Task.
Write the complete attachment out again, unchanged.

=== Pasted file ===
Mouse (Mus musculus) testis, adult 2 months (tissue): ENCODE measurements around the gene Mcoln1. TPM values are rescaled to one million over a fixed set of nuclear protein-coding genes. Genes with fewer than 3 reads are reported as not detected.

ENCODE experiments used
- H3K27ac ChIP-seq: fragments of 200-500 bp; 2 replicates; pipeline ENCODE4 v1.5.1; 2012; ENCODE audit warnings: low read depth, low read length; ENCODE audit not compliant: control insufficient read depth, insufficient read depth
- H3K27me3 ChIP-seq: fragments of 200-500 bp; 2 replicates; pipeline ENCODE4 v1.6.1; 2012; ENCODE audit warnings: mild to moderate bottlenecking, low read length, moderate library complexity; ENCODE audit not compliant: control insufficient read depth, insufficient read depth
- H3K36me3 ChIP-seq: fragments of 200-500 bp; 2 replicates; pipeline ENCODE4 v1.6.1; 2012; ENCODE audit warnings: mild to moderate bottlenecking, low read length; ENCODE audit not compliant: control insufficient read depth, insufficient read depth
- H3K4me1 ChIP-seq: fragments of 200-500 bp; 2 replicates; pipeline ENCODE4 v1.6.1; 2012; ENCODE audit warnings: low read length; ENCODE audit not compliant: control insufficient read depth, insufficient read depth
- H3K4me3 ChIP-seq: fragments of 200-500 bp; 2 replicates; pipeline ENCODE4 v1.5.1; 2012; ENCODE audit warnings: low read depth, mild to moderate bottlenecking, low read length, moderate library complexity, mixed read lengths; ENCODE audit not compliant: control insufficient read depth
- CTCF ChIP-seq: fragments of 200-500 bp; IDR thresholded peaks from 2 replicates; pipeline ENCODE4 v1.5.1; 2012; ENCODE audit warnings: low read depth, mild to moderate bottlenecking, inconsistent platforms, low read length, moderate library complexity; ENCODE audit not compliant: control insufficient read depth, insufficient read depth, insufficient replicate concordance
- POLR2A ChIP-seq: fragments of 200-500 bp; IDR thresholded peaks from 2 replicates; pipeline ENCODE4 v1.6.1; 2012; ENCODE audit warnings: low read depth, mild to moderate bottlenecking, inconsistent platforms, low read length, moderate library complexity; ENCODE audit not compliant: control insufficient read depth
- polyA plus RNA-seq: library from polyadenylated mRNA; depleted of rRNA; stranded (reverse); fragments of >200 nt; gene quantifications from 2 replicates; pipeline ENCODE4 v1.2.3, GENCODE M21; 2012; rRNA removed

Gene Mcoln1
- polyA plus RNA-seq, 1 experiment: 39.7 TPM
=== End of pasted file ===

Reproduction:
Mouse (Mus musculus) testis, adult 2 months (tissue): ENCODE measurements around the gene Mcoln1. TPM values are rescaled to one million over a fixed set of nuclear protein-coding genes. Genes with fewer than 3 reads are reported as not detected.

ENCODE experiments used
- H3K27ac ChIP-seq: fragments of 200-500 bp; 2 replicates; pipeline ENCODE4 v1.5.1; 2012; ENCODE audit warnings: low read depth, low read length; ENCODE audit not compliant: control insufficient read depth, insufficient read depth
- H3K27me3 ChIP-seq: fragments of 200-500 bp; 2 replicates; pipeline ENCODE4 v1.6.1; 2012; ENCODE audit warnings: mild to moderate bottlenecking, low read length, moderate library complexity; ENCODE audit not compliant: control insufficient read depth, insufficient read depth
- H3K36me3 ChIP-seq: fragments of 200-500 bp; 2 replicates; pipeline ENCODE4 v1.6.1; 2012; ENCODE audit warnings: mild to moderate bottlenecking, low read length; ENCODE audit not compliant: control insufficient read depth, insufficient read depth
- H3K4me1 ChIP-seq: fragments of 200-500 bp; 2 replicates; pipeline ENCODE4 v1.6.1; 2012; ENCODE audit warnings: low read length; ENCODE audit not compliant: control insufficient read depth, insufficient read depth
- H3K4me3 ChIP-seq: fragments of 200-500 bp; 2 replicates; pipeline ENCODE4 v1.5.1; 2012; ENCODE audit warnings: low read depth, mild to moderate bottlenecking, low read length, moderate library complexity, mixed read lengths; ENCODE audit not compliant: control insufficient read depth
- CTCF ChIP-seq: fragments of 200-500 bp; IDR thresholded peaks from 2 replicates; pipeline ENCODE4 v1.5.1; 2012; ENCODE audit warnings: low read depth, mild to moderate bottlenecking, inconsistent platforms, low read length, moderate library complexity; ENCODE audit not compliant: control insufficient read depth, insufficient read depth, insufficient replicate concordance
- POLR2A ChIP-seq: fragments of 200-500 bp; IDR thresholded peaks from 2 replicates; pipeline ENCODE4 v1.6.1; 2012; ENCODE audit warnings: low read depth, mild to moderate bottlenecking, inconsistent platforms, low read length, moderate library complexity; ENCODE audit not compliant: control insufficient read depth
- polyA plus RNA-seq: library from polyadenylated mRNA; depleted of rRNA; stranded (reverse); fragments of >200 nt; gene quantifications from 2 replicates; pipeline ENCODE4 v1.2.3, GENCODE M21; 2012; rRNA removed

Gene Mcoln1
- polyA plus RNA-seq, 1 experiment: 39.7 TPM